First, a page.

April 1, 2001 was a Sunday. I woke up in a spare bedroom in Patty’s parents’ house (where I would live until my family joined me in mid-June), took a shower, and went to work on my first day as the pastor of St. Stephen Lutheran Church. Since it was April Fool’s Day I thought, “Let’s take this congregation’s sense of humor out for a spin.” When I called the children forward, I put on a clown’s nose and talked about being fools for Christ. People reacted well! It’s been a great ride since.

I wish I could say the same for the congregation I left — my home congregation, in Wilmington, Delaware, in which I was baptized and confirmed and formed in the faith for the first couple of decades of my life; where I discerned the Spirit’s call to become a pastor; and where I served for nearly a decade as pastor.

The pastor who followed me nearly destroyed the place. The bishop’s office didn’t intervene, despite repeated requests. Courageous congregational leaders worked out a resignation process for the pastor on their own. The pastor responded by sending out a letter outlining what he saw to be “failings” of the Lutheran church, and announcing that he was becoming a Roman Catholic layman. (A close reading of his letter revealed that every one of the “failings” he identified pre-dated his own decision to be ordained in said Lutheran church.)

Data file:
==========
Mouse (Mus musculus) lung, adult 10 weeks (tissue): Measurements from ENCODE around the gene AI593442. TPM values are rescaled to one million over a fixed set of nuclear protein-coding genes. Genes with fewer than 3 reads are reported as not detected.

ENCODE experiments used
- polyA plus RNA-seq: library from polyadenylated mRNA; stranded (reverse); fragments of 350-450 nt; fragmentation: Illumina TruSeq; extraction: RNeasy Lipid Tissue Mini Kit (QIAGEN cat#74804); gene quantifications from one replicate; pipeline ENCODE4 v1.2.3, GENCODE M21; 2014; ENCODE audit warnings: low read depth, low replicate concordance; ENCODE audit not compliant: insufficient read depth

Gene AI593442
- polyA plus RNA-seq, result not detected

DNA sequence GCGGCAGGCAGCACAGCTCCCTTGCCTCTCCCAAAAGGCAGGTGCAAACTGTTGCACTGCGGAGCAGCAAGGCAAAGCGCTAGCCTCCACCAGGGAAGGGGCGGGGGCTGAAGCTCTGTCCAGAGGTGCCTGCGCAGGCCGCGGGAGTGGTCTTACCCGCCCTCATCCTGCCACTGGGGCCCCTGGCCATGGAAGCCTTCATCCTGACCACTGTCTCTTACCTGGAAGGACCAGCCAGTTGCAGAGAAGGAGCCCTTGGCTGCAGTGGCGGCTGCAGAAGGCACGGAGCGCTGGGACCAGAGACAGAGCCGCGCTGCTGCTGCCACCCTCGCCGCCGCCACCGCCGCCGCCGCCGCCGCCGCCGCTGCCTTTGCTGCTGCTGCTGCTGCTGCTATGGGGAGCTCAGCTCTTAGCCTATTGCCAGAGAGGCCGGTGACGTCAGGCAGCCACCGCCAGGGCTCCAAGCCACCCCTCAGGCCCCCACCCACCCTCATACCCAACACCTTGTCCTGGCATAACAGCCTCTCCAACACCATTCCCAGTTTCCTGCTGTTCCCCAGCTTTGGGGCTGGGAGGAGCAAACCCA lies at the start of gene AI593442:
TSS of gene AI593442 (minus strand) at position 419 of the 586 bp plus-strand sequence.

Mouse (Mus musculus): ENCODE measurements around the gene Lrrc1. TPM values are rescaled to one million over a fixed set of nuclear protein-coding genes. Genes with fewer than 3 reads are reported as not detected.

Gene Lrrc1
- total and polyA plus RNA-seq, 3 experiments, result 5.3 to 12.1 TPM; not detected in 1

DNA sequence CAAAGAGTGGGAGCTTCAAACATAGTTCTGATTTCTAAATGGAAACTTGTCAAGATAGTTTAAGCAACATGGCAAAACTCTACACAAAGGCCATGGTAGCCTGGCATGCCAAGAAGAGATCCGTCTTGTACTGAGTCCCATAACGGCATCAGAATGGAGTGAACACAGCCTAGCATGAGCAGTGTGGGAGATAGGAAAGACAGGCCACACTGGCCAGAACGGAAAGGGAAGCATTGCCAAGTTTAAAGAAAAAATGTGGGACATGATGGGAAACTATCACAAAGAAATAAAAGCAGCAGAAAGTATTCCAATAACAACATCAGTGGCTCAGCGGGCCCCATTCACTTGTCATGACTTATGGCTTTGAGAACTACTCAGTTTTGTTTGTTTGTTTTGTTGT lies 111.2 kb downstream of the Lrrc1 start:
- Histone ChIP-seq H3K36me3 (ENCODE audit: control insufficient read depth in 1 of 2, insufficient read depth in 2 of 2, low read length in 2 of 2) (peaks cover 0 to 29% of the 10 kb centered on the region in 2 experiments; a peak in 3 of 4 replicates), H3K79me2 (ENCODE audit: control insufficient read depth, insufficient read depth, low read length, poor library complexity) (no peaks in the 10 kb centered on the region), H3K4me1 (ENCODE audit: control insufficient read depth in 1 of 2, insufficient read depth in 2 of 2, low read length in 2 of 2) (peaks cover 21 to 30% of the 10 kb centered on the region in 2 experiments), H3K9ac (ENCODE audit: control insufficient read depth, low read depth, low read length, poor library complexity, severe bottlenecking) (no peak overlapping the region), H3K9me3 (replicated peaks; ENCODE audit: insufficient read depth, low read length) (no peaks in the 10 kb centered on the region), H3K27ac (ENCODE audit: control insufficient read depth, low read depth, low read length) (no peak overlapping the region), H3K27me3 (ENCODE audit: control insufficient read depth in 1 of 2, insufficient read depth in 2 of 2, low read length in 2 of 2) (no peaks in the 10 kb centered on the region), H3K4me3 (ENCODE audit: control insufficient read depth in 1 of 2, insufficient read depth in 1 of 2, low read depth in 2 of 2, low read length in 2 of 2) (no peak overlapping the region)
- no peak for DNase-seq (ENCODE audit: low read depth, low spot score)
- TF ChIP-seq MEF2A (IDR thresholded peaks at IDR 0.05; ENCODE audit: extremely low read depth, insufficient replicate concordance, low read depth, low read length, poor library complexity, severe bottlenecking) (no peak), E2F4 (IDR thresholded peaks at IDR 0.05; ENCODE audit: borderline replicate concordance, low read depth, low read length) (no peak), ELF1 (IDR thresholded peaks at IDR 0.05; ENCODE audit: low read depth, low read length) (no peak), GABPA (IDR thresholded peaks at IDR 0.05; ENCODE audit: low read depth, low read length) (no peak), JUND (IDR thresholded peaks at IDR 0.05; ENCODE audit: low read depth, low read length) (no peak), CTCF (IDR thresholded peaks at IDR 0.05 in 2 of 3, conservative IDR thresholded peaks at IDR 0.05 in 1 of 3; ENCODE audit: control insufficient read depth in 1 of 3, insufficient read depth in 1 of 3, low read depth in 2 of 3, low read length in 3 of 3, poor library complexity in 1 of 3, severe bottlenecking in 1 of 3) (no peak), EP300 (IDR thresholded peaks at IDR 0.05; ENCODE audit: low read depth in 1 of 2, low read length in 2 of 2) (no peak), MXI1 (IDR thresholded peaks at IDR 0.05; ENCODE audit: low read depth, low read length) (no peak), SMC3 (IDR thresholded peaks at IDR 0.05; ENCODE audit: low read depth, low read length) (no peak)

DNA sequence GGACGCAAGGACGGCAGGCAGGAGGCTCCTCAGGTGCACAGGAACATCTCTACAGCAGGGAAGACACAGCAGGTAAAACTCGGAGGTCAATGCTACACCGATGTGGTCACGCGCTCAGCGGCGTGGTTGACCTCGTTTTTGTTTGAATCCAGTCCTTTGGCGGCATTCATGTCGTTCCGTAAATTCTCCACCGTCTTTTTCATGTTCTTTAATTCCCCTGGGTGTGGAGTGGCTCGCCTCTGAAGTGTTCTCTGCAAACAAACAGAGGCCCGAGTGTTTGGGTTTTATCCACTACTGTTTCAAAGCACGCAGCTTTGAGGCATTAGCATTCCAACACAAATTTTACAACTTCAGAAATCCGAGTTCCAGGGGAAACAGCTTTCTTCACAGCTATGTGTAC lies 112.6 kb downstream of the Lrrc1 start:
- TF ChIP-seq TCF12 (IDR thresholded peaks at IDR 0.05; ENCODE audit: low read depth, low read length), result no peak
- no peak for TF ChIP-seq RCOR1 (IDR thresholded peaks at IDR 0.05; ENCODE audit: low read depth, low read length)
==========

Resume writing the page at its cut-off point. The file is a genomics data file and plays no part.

You couldn’t make this stuff up.

And I’m not taking any of this personally, am I?

Hmmm. Seems to me there’s something in that prayer we pray every now and then; something like, “Forgive us our sins as we forgive…”

After more than 56 years of formation in the faith, and nearly 31 years as a pastor of the Church, and exactly nine years as pastor of this particular congregation, I fell like I’m still a beginner.

All I can do, each day, is to follow Luther’s teaching to return to my baptism (return = repentance), and to ask for forgiveness, again, for this day, and for the ability to more closely follow Jesus.

And so this ends up being a pretty good meditation for April 1, 2010 — which is Maundy Thursday.